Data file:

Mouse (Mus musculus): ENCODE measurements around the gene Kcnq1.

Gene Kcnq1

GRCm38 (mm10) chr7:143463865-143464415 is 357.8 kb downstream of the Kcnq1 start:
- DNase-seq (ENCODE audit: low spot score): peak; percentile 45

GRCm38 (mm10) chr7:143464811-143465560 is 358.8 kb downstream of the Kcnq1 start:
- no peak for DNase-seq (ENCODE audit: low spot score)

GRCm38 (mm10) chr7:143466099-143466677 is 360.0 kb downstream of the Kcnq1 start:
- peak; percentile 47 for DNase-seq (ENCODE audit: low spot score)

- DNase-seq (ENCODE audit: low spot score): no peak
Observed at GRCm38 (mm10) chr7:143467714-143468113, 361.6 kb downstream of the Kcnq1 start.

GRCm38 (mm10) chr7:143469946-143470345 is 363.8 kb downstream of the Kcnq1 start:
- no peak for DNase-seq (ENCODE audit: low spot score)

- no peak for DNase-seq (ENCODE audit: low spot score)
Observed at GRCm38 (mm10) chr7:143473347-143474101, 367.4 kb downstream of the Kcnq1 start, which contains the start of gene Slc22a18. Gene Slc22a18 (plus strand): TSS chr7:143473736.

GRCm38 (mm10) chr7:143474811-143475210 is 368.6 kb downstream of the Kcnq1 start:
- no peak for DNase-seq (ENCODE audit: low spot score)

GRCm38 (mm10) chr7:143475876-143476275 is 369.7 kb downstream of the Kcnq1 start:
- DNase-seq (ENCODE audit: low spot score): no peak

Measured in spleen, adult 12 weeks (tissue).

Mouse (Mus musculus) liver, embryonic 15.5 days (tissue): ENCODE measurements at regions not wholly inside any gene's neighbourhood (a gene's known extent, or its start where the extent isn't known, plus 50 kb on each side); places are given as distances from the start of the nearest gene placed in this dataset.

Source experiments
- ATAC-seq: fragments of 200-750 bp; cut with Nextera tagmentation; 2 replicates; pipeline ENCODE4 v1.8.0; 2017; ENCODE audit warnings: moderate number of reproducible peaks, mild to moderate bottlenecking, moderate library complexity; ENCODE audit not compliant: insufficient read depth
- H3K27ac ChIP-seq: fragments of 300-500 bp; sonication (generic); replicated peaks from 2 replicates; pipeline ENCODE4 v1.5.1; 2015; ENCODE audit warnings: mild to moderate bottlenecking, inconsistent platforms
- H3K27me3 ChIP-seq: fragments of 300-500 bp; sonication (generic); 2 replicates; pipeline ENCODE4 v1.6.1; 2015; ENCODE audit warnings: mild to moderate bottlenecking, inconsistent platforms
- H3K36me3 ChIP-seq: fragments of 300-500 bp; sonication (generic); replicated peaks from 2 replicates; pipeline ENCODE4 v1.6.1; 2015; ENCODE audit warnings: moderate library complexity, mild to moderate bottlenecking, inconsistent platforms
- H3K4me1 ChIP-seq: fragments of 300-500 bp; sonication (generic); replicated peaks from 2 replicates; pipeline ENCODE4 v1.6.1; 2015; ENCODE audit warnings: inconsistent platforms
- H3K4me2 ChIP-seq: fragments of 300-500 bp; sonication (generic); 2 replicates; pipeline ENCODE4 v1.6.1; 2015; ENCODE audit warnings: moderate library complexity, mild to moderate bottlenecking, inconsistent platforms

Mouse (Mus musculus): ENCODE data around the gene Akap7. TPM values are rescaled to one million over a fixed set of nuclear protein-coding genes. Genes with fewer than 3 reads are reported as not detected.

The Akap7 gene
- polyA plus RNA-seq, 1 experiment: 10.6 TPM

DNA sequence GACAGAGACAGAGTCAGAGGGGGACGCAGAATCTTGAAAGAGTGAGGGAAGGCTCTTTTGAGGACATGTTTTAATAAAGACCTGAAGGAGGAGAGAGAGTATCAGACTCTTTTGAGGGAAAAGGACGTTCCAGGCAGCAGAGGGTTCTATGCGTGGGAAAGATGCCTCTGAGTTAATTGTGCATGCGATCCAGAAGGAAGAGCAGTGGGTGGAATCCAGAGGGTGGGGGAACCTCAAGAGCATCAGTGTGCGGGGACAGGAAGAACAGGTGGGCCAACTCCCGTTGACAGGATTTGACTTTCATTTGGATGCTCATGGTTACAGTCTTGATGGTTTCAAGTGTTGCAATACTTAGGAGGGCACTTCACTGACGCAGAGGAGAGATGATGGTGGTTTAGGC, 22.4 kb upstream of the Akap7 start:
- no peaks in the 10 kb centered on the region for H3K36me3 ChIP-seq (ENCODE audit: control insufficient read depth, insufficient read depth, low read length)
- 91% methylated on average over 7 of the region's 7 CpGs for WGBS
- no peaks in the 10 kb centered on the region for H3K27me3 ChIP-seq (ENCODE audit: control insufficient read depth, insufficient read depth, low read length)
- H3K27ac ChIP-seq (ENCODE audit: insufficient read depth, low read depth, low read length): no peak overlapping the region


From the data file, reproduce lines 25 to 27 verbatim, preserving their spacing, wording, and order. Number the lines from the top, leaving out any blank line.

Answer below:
- H3K36me3 ChIP-seq: fragments of 300-500 bp; sonication (generic); replicated peaks from 2 replicates; pipeline ENCODE4 v1.6.1; 2015; ENCODE audit warnings: moderate library complexity, mild to moderate bottlenecking, inconsistent platforms
- H3K4me1 ChIP-seq: fragments of 300-500 bp; sonication (generic); replicated peaks from 2 replicates; pipeline ENCODE4 v1.6.1; 2015; ENCODE audit warnings: inconsistent platforms
- H3K4me2 ChIP-seq: fragments of 300-500 bp; sonication (generic); 2 replicates; pipeline ENCODE4 v1.6.1; 2015; ENCODE audit warnings: moderate library complexity, mild to moderate bottlenecking, inconsistent platforms